In the decade-plus that I have been writing, nobody has ever asked me why I write. And perhaps that’s why this little essay is the way it is: wistfully meandering, occasionally bordering on penitent. This is an uncertain answer to an unasked question, a justification more to myself than to anyone else. There is no correct answer, but there are true answers and false ones. In the spirit of that logical dichotomy, I would like to frame my final response in the form of a time-honored icebreaker game: Two Truths and a Lie. Feel free to play along at home.
So Alexander, why do you write?
A, I believe that living without writing is not living.
B. I have an endless supply of stories that must be told.
C. I need to leave this world with undeniable evidence that I Was Here.
Alexander Forston (he/him) is an upcoming voice in the worlds of literary and speculative fiction. He is an MFA fiction writing student at Lindenwood University and has served as an editor for The Lindenwood Review.
Beautiful. And now you’re published.
That’s something that was on my mind all throughout writing this. That section was true, but now it’s not. I made a bit (more) of a liar of myself by sending this out, I suppose!
A delightful read through a twisting maze of thoughts full of clever crafting (Such as, the strange man before the computer: the “he” who smells like “me”, who “I” feel safe resting “my” chin on “his” shoulder, the “person” who in considering becomes “we” (albeit with an uncertain future) and yet “one” who is, without a choice [and obvious the to reader], a “writer”.) Forston served a buffet of language from savory to erudite coupled with surprises in rhythm and wit. In under 800 words, he had the audacity to leave us with an unidentified lie that rendered himself intriguing and just slippery enough in a form like speed dating to make a reader yearn for a second date—which is, to quote Caddyshack, “nice”.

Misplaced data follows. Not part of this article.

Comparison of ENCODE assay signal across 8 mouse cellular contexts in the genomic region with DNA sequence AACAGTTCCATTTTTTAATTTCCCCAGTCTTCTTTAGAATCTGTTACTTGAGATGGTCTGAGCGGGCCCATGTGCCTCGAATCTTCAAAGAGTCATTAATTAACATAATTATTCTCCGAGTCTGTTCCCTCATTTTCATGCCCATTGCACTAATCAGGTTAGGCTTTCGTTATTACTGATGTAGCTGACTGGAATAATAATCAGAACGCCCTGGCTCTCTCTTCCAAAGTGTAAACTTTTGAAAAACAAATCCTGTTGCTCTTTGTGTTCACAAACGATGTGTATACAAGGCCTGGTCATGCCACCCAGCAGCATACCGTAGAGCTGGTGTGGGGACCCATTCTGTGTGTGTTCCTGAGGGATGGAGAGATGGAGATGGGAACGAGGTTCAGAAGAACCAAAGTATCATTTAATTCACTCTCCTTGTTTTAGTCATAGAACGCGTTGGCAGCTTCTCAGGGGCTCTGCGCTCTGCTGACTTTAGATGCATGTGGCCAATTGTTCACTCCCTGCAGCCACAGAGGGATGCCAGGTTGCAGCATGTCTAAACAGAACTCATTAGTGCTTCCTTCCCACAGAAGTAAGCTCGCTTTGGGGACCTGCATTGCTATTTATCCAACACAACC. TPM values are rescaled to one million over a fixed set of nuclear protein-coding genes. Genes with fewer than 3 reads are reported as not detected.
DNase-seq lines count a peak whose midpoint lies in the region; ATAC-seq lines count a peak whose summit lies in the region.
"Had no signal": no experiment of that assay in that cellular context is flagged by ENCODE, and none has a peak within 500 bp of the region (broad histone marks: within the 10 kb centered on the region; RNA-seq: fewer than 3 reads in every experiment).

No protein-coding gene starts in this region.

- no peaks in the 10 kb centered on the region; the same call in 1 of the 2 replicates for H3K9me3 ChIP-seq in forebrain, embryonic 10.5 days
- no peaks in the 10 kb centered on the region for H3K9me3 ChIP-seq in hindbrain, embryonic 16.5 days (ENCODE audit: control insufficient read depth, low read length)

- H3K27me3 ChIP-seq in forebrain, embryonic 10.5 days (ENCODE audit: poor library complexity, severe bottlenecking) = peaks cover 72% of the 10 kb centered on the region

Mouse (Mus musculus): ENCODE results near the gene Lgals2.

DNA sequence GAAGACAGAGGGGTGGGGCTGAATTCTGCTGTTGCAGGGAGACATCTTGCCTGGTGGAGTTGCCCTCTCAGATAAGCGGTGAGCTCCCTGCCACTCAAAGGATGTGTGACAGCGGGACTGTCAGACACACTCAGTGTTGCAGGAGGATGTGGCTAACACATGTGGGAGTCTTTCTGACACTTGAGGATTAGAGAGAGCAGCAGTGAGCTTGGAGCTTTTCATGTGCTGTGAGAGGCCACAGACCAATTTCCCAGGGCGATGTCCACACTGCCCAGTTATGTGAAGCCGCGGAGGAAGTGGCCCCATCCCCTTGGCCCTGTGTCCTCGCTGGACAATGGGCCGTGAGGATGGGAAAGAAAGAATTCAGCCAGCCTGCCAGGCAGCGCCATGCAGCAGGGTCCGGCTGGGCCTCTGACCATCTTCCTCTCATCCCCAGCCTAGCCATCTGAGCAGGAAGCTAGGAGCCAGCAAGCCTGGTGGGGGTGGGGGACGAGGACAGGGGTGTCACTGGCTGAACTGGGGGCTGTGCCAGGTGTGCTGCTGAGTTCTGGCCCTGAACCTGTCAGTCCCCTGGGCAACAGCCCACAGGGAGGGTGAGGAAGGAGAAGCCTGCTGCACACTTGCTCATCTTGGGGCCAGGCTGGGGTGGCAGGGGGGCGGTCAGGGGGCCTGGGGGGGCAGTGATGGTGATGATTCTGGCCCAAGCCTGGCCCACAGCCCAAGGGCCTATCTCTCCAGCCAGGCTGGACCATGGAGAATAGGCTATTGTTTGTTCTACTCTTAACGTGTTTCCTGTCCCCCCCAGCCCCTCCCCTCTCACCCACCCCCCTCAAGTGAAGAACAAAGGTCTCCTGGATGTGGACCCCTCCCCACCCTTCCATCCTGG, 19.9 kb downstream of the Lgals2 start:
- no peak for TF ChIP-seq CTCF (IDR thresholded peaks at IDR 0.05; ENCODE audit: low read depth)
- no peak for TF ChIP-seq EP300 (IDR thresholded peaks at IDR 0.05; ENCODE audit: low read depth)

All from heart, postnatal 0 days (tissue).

Love this analogy, Cassandra. Charlie Jane Anders approaches the turbulence and uncertainty of finding what to write about with a similar speed dating metaphor in “Never Say You Can’t Survive,” and it really stuck with me there. Thank you for your kind words!
You’re most welcome, Alex, for the well-deserved praise. And, thank you for the intro to a new writer and platform. Keep publishing!
Great piece, full of unusual thoughts and personality. So maybe ass nonfiction to your repetoire.
That’s sort of the rub with talking about the anxiety of trying new things, isn’t it? The moment you actually put yourself out there, you realize you’ve been selling yourself short the whole time…
You have a wonderful way of expressing yourself. I can see you.
Finding kindred spirits and helping each other see ourselves more clearly is what art is ultimately about, I think. I hope.
It seems like it’s two truths and a deeper truth.
I’ve been asked a few times which of the given options are true and which isn’t. I don’t think I’ll ever elucidate my intentions there (it kind of ruins the fun in a way), but I appreciate this perspective. Perhaps the lie is just me being a bit harsh on myself.
This is wonderful and it really captures the mystery of why and what we write. Love your metaphor:
“Rarely I will write a story and then lock it in the basement of my mind, acknowledging its existence only to deliver stale cut-off bread crusts and a glass of murky water through a slot in the door. I don’t think about those stories, and neither should you. Maybe they’ll get to come out when they’ve learned their lesson (or I have, whichever comes first).”